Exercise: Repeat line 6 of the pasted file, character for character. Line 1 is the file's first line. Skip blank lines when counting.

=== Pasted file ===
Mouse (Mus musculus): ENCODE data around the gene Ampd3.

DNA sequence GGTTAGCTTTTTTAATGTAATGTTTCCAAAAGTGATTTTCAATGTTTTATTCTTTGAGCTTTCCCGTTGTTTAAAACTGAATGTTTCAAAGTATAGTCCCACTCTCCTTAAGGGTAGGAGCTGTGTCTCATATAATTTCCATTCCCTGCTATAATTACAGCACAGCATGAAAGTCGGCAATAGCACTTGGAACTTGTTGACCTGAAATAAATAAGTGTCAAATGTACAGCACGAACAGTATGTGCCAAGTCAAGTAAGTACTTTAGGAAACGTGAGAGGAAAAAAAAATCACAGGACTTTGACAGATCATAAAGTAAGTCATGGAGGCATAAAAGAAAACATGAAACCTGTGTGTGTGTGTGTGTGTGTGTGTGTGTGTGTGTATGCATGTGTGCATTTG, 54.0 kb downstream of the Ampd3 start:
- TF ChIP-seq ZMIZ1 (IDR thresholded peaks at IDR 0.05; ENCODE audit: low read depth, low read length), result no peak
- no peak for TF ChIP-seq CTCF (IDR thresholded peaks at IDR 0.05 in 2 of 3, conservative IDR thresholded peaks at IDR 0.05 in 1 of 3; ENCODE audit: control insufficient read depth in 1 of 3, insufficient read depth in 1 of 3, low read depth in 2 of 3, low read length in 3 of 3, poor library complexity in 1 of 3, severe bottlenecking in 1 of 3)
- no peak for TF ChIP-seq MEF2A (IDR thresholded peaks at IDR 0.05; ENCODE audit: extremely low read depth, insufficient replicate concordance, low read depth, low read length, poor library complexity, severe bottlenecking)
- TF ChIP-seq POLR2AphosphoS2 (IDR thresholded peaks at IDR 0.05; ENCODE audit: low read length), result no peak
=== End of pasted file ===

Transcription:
- TF ChIP-seq POLR2AphosphoS2 (IDR thresholded peaks at IDR 0.05; ENCODE audit: low read length), result no peak